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Plain Topical Corticosteroids
Very high-potency fluorinated topical corticosteroidUsed for moderate to severe corticosteroid-responsive dermatoses, including psoriasisGenerally use for short durations due to potential for systemic effects
Halobetasol Propionate/Ultravate Topical Cream: 0.05%Halobetasol Propionate/Ultravate Topical Ointment: 0.05%Ultravate Topical Lotion: 0.05%
Apply a thin layer of cream or ointment to the affected skin area(s) once or twice daily; rub in gently and completely. Max: 50 grams/week total; do not use for longer than 2 weeks. As with other corticosteroids, therapy should be discontinued when control is achieved. If no improvement is seen within 2 weeks, consider reassessment of the diagnosis. Do not use with occlusive dressings.
Safety and efficacy have not been established in pediatric patients and the manufacturer does not recommend use in those less than 12 years. Max: 50 grams/week total; do not use for longer than 2 weeks; do not use with occlusive dressings. However, halobetasol has been used short-term for selected conditions, such as localized eczema/atopic dermatitis. In a pediatric study (age 5 to 15 years), halobetasol cream was applied in a thin layer to the affected area(s) once daily in the morning, and halobetasol ointment was applied in a thin layer once daily in the evening for 14 days. Occlusion was not used. Success was documented in more than 90% with no systemic adverse events.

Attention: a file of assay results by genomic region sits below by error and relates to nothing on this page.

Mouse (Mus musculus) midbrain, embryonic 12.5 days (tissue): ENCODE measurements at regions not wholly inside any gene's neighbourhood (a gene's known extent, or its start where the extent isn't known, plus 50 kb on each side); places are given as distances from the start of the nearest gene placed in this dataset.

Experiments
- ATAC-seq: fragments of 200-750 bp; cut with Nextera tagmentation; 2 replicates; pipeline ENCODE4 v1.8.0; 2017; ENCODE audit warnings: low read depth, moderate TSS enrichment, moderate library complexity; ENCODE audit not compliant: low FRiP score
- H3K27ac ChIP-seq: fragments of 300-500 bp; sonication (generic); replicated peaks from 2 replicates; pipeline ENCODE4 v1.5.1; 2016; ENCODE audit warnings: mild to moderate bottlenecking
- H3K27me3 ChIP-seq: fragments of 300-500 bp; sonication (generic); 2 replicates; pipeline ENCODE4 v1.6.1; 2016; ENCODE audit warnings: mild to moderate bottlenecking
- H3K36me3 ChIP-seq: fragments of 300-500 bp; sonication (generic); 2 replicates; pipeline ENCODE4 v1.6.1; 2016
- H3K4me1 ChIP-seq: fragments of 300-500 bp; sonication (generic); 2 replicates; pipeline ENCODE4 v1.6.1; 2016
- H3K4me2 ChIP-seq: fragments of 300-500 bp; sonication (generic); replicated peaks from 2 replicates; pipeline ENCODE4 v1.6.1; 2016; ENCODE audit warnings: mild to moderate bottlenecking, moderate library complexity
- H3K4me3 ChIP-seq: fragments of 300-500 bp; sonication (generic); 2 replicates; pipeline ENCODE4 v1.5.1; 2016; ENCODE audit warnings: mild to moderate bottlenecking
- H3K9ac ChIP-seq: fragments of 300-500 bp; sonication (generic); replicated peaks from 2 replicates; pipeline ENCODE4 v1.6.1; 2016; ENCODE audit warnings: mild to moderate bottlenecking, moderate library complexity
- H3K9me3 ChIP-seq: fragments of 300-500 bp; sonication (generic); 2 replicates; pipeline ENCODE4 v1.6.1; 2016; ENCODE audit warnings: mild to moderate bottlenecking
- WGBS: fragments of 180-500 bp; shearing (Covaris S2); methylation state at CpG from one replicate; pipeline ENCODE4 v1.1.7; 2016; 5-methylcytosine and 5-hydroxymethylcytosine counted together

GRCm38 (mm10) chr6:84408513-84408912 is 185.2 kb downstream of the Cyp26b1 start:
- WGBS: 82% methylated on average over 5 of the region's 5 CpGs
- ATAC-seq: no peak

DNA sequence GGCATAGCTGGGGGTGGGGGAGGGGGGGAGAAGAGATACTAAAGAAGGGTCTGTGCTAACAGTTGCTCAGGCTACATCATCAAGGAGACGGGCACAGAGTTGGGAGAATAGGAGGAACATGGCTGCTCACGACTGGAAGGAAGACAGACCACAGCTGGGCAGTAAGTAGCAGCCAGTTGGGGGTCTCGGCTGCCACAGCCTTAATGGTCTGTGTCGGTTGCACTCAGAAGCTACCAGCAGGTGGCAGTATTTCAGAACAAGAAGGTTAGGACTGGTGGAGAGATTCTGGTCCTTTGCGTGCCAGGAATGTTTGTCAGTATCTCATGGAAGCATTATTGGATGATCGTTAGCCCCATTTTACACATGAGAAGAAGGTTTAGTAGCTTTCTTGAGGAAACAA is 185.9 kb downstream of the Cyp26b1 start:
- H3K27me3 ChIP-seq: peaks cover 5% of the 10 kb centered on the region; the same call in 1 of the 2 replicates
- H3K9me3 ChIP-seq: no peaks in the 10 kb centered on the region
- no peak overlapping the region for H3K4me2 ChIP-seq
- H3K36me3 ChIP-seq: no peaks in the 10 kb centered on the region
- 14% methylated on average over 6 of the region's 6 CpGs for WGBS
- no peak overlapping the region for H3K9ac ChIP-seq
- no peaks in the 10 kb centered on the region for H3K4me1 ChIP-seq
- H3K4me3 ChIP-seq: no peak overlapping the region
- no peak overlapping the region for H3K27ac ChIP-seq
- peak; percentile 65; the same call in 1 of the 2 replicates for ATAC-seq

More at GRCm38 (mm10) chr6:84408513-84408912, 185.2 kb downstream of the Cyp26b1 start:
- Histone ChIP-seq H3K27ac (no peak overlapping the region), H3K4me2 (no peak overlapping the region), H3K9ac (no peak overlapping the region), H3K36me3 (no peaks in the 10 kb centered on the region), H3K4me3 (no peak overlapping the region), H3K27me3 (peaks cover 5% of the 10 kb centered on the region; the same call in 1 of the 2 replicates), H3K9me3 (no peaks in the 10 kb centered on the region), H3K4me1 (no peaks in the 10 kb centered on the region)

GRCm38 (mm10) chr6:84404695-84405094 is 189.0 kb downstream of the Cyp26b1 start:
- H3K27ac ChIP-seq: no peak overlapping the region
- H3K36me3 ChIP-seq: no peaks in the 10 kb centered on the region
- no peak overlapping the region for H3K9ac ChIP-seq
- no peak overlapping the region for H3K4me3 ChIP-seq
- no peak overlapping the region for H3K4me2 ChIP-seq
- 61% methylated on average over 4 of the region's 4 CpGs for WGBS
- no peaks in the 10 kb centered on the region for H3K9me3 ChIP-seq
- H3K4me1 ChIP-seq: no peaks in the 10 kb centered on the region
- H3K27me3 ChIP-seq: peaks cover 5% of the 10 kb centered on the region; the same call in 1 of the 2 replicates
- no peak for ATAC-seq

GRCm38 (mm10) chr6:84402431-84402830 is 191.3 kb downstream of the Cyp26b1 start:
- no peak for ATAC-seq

Apply a thin layer of cream or ointment to the affected skin area(s) once or twice daily; rub in gently and completely. Max: 50 grams/week; do not use for longer than 2 consecutive weeks. As with other corticosteroids, therapy should be discontinued when control is achieved. If no improvement is seen within 2 weeks, consider reassessment of the diagnosis. Do not use with occlusive dressings.